Back when ‘Hitmakers’ was a thing, I wrote a weekly column for the popular trade magazine. And then it went out of business so I wrote a column for another popular trade ‘Gavin’, before it too closed up and locked their doors. Seeing a trend?
For the Halloween issue of ‘Hitmakers’ I did a piece on scary promotions or promotions that turned bad. I reached out to a dozen Radio people and got their stories for the piece and included a half dozen disasters that I had been associated with. I gotta say, it was pretty funny.
My personal favorite was the station on Long Island that had filled a car with hundreds of miniature pumpkins: guess how many pumpkins were in it and win the car. Now, we all know from experience that our Halloween creations can get soft pretty fast. Imagine them in a car, with closed windows, often in the sun…yeah. They ended up having to rip out and replace the interior.
Kevin Carter with ‘Hitmakers’ forwarded me an anonymous fax that the publication had received from a reader. And said reader was mocking with extreme disdain, the article: “I’ve been doing Promotions for 20 years and have never had one of these so-called disasters!”
The next week I started my column with a message to the faxer: Perhaps you’re not trying hard enough.
Because if you go up there and swing, it’s inevitable that you’re going to occasionally strike out. That’s fine, and when you DO connect, it will be a homerun.
In 1988 I was working at Emmis’ late, great CHR WLOL-FM in the Twin Cities. The previous winter we’d done a school spirit contest with Limited Warranty, a local boy band that had won on “Star Search” and were Minnesota’s version of Duran Duran.
They were big.
The school that sent in the most post cards that declared their love for the band, the station and Pepsi, would win a concert. I believe we got 199,000 cards. It was nuts.
There 132 schools in the surveyed area that were eligible to win the show so I had the PD pick out the 50 that were most critical and I made sure that I contacted the Activities Directors, Principals and head cheerleaders at each school. Why cheerleaders? In high school they’re P1’s. They’re the actives who can get shit done. Posters were sent, students were aired and personalized recorded morning announcements from our night guy were sent to them all. It was moderately huge.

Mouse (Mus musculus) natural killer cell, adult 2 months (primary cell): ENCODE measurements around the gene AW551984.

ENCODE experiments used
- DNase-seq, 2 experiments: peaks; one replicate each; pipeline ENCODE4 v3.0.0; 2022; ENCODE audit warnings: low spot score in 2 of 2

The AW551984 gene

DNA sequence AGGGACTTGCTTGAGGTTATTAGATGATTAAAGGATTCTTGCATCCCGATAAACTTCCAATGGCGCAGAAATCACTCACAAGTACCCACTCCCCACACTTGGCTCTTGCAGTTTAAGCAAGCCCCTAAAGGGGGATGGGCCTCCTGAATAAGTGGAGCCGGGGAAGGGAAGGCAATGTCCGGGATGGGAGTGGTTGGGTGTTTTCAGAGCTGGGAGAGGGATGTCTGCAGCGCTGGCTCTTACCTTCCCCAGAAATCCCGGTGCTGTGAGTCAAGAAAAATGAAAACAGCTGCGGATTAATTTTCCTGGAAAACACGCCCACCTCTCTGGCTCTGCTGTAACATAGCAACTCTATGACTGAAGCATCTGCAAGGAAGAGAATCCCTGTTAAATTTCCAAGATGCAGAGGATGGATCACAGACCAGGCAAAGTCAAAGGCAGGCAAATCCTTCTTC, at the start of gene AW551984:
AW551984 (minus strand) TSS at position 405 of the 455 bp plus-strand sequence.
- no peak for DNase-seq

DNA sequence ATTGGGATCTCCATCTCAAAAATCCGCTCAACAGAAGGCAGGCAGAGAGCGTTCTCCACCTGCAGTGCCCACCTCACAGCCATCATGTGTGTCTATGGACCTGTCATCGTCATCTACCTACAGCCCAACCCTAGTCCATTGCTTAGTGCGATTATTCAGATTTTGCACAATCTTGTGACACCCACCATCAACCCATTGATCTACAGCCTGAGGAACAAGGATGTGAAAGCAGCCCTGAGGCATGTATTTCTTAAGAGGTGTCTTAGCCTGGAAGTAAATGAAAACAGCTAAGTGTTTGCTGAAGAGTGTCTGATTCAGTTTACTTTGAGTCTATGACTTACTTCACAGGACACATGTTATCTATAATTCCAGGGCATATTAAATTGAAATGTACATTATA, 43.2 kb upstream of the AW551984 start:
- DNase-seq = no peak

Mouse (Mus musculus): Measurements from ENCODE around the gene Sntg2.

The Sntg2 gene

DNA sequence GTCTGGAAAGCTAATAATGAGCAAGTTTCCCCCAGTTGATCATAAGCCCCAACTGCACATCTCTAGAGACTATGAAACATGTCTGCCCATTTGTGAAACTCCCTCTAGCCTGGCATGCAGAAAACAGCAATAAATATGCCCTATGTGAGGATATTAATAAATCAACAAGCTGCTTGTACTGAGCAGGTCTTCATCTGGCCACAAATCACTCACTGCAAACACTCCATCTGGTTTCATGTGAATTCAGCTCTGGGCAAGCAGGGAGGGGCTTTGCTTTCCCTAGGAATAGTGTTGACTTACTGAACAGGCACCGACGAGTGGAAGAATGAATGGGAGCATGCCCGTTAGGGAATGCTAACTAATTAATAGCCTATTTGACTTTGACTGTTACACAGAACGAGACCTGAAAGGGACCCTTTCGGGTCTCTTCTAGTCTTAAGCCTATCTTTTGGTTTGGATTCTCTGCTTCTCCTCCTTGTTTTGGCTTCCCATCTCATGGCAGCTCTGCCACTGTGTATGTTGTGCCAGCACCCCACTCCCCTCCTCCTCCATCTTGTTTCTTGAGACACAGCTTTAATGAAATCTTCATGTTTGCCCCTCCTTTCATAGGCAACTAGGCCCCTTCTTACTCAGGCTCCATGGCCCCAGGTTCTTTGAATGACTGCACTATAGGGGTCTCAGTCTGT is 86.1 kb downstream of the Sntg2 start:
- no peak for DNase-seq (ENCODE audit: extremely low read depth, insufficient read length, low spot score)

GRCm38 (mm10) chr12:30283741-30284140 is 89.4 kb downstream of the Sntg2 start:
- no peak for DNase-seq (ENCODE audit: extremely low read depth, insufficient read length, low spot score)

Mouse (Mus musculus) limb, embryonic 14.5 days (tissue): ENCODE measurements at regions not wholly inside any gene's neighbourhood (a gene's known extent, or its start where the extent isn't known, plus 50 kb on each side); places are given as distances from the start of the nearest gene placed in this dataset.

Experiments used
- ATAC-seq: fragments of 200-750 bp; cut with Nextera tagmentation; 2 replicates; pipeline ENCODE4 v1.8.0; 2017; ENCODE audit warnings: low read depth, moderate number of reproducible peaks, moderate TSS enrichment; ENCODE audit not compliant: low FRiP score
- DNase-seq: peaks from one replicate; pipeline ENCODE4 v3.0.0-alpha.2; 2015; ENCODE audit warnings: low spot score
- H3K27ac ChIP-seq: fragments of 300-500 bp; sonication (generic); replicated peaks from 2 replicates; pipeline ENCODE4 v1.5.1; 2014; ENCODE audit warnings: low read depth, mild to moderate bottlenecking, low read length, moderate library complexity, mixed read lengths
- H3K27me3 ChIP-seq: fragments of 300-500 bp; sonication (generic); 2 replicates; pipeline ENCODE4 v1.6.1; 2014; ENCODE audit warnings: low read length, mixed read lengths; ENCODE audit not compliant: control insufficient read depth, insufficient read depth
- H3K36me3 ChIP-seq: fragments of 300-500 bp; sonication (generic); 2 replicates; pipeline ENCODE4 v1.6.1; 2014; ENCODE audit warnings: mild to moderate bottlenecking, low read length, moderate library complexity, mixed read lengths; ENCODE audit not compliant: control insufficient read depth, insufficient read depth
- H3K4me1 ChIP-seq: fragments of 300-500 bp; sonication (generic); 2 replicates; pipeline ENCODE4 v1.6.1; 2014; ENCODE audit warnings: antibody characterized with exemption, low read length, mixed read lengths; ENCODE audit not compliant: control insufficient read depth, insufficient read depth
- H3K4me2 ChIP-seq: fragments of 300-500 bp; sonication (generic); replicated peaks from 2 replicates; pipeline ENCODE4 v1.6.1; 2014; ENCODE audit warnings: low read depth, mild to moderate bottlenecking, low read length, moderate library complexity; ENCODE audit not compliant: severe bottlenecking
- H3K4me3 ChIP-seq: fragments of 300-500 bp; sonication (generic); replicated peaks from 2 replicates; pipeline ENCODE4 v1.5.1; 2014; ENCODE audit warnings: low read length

Five months later Trident gum come to the table via an agency with Expose for a school concert. If we could get 200,000 for Limited Warranty, we’d be able to get half a million for this artist. No question. Easy peasy.
I started to reach out to all of the schools with my master list and was told “No, they have a PR firm that will do all the heavy lifting.” I offered my lists. “No, they’re fine.” Okay. So we started running promos, talking about it on the night show and a week before the contest was to end, we hadn’t received any gum wrappers, which was the method of entry.
I reached out to a couple of schools and asked if this PR firm, Campus Dimensions, had ever contacted them. Nope. This was the first they’d heard about it (which kind of reflects on how effective contest imaging can sometimes be)
Hopkins High School was the last school that I checked with and while I had them on the phone, and realizing that we were about to have a promotion with no entries, I strongly recommended to the student that they go to the Super America gas station up the street, buy a pack of Trident and quickly mail the wrappers to WLOL.
Thus, Hopkins won a concert with one of the biggest artists in the format.
But it’s not over. The agency called and told us the day that the band would be in town for the show which was in ten days. I called Hopkins. And no, that wasn’t going to work. Their baseball team was going to be in the State Tourney and every student and parent would be there. Any other day that week but that one. “PLEASE…!”, they begged me.
I called Campus Dimensions. Nope. That was the day.
A night after playing to 1200 students on a lower-rated station in Seattle, Expose played to 11 students in a highschool gym. For context I told my daughter that it would be like having Cardi B play in our living room.
When it was over, the DJ who was there to emcee asked “So, we have the van right? Can you quickly bring me back to St. Paul and help me move a table to my brother’s house?” without telling me that actually, he was being evicted, this was his last night in the apartment and he had to move everything including about 2000 vinyl records or have them seized by the police at dawn. I slunk into the station at 7 am.
Jon, the Production Director found me drinking coffee in the breakroom and said, “I hear we had a Mary Richards Party last night.”
“Mary Richards. On ‘The Mary Tyler Moore Show’. Whenever she had a party, it was a disaster. No one would come or there was a blizzard or something bad happened.”
And that was the day I learned the meaning of hosting a Mary Richards Party. Sometimes it’s your fault. Sometimes it’s the fault of another party. And sometimes it’s an alignment of the planets. What else could explain the #1 station in Charlotte with the #1 Night Talent in the southeast Jo Jo Wright, throwing an outdoor show with 8 fairly decent artists on a beautiful day, with cheap tickets, a car show and other activities, and I think 40 people showed up.
It was brutal at the time but I remember telling Jo Jo and the Sales Manager, “Someday, not now, not next week but some day, we’ll be able to laugh about this.”
Possibly underage Promo Ninja Ellen Longmire pounding one after the Sports Nest Sun Fest
So embrace your inner Mary, don’t be afraid to invite everyone over for Rhoda’s surprise birthday just because your Christmas party ended with a fire and the whole neighborhood having to be evacuated because of a gas leak. You can’t get a hit if you’re not up there swinging.